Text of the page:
In principle, a
normal value for
line-height (either via defaulting, or by explicit setting) is “normal”: browsers are expected to use a value that is suitable for the font being used. This variation should not be a surprise: it’s implied in the definition.
This is supposed to help with a problem like this: you declare
font-family: a, b, c, d, sans-serif, but you don’t know which of the specific fonts (if any) is available in each computer, or what the default sans-serif font might be. These fonts might require different line heights, for good appearance. The browser knows which font it is using, so it can pick up a line height for it, from its internal table.
On the practical side, browsers might not select the value well; it tends to be generally a little too small. On the typography side, line height should be selected on the basis of several considerations, not just font face but also the type of text (e.g., texts with a lot of diacritic marks require larger line height) and especially the measure (column width, line length): long lines require larger line height.
So in general, it is best that the designer sets the line height, with due consideration of the different aspects.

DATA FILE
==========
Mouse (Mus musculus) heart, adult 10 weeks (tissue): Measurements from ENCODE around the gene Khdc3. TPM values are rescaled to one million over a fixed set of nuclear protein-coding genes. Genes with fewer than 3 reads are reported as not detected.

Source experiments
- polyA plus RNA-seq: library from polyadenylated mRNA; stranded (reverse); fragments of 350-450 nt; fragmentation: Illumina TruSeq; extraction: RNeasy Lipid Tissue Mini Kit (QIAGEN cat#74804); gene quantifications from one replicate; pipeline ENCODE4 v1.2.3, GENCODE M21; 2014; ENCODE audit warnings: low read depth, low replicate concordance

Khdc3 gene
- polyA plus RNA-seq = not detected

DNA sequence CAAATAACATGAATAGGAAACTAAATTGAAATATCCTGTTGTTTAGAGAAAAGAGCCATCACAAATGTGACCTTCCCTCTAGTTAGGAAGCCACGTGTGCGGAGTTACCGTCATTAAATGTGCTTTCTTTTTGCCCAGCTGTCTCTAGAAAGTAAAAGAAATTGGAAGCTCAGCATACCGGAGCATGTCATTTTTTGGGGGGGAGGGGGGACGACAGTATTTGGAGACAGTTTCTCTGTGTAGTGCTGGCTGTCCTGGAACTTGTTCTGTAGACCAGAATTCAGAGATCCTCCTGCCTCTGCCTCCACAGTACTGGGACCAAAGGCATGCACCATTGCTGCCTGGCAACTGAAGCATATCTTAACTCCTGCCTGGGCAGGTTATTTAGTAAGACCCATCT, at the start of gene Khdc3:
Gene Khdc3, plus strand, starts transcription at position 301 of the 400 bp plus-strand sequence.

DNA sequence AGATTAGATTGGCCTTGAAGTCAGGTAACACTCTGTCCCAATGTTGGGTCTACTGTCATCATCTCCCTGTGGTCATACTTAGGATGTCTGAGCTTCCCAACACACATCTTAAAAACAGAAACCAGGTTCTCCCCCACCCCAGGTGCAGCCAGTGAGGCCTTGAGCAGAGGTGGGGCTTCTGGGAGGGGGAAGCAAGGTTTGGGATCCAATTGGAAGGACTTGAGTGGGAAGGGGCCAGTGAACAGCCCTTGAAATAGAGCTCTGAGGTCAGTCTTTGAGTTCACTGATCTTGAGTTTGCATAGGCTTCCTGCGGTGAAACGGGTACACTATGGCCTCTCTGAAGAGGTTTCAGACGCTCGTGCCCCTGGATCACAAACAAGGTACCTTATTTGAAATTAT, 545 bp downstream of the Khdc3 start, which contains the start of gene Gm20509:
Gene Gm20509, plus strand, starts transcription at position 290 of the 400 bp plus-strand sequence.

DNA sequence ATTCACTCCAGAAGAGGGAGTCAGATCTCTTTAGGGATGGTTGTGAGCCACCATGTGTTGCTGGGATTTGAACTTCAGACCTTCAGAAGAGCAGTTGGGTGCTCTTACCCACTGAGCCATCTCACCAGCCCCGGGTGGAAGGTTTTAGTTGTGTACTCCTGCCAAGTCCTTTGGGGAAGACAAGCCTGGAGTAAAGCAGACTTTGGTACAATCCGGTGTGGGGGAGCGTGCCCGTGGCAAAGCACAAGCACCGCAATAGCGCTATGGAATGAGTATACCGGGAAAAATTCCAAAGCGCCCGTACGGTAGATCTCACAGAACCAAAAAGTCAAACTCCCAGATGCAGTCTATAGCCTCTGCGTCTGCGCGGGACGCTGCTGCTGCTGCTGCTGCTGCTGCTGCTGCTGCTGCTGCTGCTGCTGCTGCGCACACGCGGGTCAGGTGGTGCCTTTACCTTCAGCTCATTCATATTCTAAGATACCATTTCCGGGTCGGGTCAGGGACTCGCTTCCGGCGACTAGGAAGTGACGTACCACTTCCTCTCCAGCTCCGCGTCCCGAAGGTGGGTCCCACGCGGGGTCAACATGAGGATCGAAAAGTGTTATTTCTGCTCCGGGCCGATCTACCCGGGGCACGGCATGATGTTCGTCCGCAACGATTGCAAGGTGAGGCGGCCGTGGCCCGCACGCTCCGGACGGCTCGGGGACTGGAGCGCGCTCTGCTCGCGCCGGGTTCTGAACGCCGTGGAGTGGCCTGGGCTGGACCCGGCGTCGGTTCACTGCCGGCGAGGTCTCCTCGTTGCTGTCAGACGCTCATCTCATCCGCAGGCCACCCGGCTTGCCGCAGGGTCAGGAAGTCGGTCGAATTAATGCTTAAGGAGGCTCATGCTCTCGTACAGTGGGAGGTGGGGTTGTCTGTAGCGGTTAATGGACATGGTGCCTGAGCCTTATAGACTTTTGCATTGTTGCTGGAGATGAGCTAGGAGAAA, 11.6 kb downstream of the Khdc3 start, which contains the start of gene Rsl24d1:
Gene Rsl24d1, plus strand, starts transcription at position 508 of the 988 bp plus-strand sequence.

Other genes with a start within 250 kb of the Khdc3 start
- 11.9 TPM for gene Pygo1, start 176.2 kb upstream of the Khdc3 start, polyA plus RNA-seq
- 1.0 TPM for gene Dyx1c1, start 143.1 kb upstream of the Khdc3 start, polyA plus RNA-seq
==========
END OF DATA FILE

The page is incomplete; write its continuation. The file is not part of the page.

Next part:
This also avoids the problem you describe: when a line contains glyphs from different fonts, each font may have a different default line height associated with it. For example, the envelope symbol is included in a few fonts only, so the odds are that the browser is forced to pick it up from a font different from the one you have declared.
This is what causes uneven line spacing when you mix fonts. It’s not the height of the glyph that matters but the line height of its font. For example, adding a mere period “.” in Cambria Math font, when available, causes huge line spacing—unless you set
line-height to a specific value.